Why Soccer Fans are Watching City Council Meetings

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My name is Jason Davis and I have a confession to make: I’m addicted to watching city council meetings. Sometimes for cities that I don’t even live in. I’m not sure exactly when it started, but I think it was sometime after 1996.

Why do I do this? I’d like to say it’s because city council meetings are a marvel of modern democracy, a place of wonder where electricity fills the air as councilmembers debate the local issues of the day, problems get solved, things get done. But I’d be lying to you. City council meetings are devoid of fun—it’s as if they’ve been deliberately designed to dissuade anyone from tuning in and staying awake long enough to pay attention. So why do I keep watching, you ask? It’s simple: I’m a soccer fan.

Being a soccer fan in the United States, at least a soccer fan of the MLS-loving variety, means finding yourself taking a perverse interest in the activities of the democratically elected bodies that run cities from coast-to-coast. This is because city councils are the last stop on the path that a soccer-specific stadium takes to getting approved for construction. Local government, even when a team intends to pay for construction itself, is the ultimate arbiter on whether or not a stadium project gets off the ground.

And this being soccer in America, a sport that for decades struggled to lay down roots in any meaningful way, each and every attempt to build a new venue specifically for the game is a dramatic event that captures the imaginations of fans across the country. It doesn’t matter where you live; if there’s a stadium plan being considered by the council in an MLS city, it draws attention. Your city could be home to the next soccer-specific success story.

Even if you don’t live in an MLS or would-be MLS city, there’s still a collective, community feeling to the growth of soccer here, and what’s good for one city is ultimately good for all. But first the city council has to vote yes.

Here is a typical city council exchange:

_Councilperson A: What is the financial impact of this addendum to bill eleventy-six-point-three-A?

Councilperson B: I don’t currently have that information.

Councilperson C: I may have that somewhere. [shuffles some papers]

Councilperson A: Let’s table that issue for the moment, but I’d like to come back to the question of funding through the general …_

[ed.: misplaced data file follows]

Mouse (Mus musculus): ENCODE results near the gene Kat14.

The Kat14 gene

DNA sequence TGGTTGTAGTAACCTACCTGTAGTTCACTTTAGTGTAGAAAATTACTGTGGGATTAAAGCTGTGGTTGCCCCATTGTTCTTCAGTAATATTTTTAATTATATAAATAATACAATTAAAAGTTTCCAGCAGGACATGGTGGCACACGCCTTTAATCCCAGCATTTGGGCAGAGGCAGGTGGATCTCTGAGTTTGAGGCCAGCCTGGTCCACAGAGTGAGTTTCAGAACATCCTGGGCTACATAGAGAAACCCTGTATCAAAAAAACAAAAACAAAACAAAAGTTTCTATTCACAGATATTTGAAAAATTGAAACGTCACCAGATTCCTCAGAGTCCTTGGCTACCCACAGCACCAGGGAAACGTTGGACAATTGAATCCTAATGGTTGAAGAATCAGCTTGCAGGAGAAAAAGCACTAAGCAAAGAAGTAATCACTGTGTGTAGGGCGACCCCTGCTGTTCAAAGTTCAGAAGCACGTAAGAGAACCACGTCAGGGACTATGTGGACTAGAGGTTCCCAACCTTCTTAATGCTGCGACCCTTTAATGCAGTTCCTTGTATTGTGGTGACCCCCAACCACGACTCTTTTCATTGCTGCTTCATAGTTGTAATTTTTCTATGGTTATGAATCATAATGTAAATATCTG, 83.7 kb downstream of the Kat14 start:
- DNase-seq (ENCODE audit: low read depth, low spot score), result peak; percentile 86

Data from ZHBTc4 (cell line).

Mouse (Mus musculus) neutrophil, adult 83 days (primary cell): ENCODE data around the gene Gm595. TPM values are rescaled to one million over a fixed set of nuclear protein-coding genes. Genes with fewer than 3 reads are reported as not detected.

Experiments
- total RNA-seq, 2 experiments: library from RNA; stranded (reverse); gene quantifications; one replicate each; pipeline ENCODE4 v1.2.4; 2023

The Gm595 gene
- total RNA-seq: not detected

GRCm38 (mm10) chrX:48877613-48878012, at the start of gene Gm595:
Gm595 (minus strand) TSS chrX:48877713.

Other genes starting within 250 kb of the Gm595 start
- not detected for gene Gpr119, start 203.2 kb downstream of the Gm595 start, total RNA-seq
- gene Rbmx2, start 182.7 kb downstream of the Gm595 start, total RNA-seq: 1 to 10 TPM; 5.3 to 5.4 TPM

The Washington, D.C., city council is the latest to consider a plan for a soccer-specific stadium. If anyone in MLS needs a new stadium, it’s D.C United. The original MLS franchise has spent its entire existence inhabiting the crumbling edifice of RFK Stadium, a building so decrepit the various critters that roam its bowels are just as famous (if not more so) than the players who roam its field.

There are many other details pertinent to the proceedings, not the least of which is a major change in mechanism the city plans to use to procure the land for a stadium on D.C.’s Southwest waterfront. If you live in Washington, or have a vested interest in the way the city spends its money, you might care. Otherwise, the details will make you doze off. The only thing that matters, at least to the connected American soccer collective, is whether or not the bill passes, whether or not the stadium gets built, and MLS grows stronger.

And so I tuned in to the streaming webcast of something called the “Committee of the Whole” on Wednesday afternoon, anxious to see whether the revised bill would pass. If you asked me why I did it at the time, I’m sure I’d give some pat answer about wanting to be witness to a major moment in the growth of soccer in America, with the long saga of D.C.’s stadium effort providing even more reason to do so (in the interest of full disclosure, I should mention that I live in the D.C. metropolitan area). I can always justify my addiction.

I immediately regretted the decision. I don’t remember falling asleep, exactly, but I do recall watching the proceedings in a sort of haze that descended after a few minutes of listening to middle aged people talk past each other.

By the time I emerged from the haze, the bill had passed. Or at least I think the bill passed, though that doesn’t mean it’s done winding its way through the process. A crew of black-and-red clad workers did not immediately start digging the foundation of D.C. United’s new home. Instead, there appear to be more votes coming.

I, a rational adult of reasonable intelligence, have willingly watched city council meetings in Portland, Houston, Orlando, Washington, and other cities I’m probably forgetting. And I’ll probably do it again, even though I know I’ll regret those too.

Such is the plight of the soccer fan in America. At least until everybody has a stadium. Maybe by then I’ll have learned my lesson.

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